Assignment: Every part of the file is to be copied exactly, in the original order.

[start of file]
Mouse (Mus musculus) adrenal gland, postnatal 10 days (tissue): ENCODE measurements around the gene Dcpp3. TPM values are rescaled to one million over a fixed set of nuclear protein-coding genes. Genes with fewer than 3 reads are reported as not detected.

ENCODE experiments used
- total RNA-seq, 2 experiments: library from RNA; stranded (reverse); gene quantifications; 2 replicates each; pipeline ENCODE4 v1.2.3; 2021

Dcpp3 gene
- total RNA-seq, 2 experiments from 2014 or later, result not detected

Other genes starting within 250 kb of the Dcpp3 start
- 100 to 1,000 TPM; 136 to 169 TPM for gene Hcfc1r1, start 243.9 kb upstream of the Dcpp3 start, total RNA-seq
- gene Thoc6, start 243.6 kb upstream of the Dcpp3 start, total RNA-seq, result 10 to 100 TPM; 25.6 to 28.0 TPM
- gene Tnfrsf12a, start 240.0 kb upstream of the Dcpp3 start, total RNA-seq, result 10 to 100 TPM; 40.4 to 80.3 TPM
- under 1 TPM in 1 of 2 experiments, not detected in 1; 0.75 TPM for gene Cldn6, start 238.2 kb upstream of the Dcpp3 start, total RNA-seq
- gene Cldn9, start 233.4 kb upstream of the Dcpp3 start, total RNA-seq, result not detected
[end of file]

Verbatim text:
Mouse (Mus musculus) adrenal gland, postnatal 10 days (tissue): ENCODE measurements around the gene Dcpp3. TPM values are rescaled to one million over a fixed set of nuclear protein-coding genes. Genes with fewer than 3 reads are reported as not detected.

ENCODE experiments used
- total RNA-seq, 2 experiments: library from RNA; stranded (reverse); gene quantifications; 2 replicates each; pipeline ENCODE4 v1.2.3; 2021

Dcpp3 gene
- total RNA-seq, 2 experiments from 2014 or later, result not detected

Other genes starting within 250 kb of the Dcpp3 start
- 100 to 1,000 TPM; 136 to 169 TPM for gene Hcfc1r1, start 243.9 kb upstream of the Dcpp3 start, total RNA-seq
- gene Thoc6, start 243.6 kb upstream of the Dcpp3 start, total RNA-seq, result 10 to 100 TPM; 25.6 to 28.0 TPM
- gene Tnfrsf12a, start 240.0 kb upstream of the Dcpp3 start, total RNA-seq, result 10 to 100 TPM; 40.4 to 80.3 TPM
- under 1 TPM in 1 of 2 experiments, not detected in 1; 0.75 TPM for gene Cldn6, start 238.2 kb upstream of the Dcpp3 start, total RNA-seq
- gene Cldn9, start 233.4 kb upstream of the Dcpp3 start, total RNA-seq, result not detected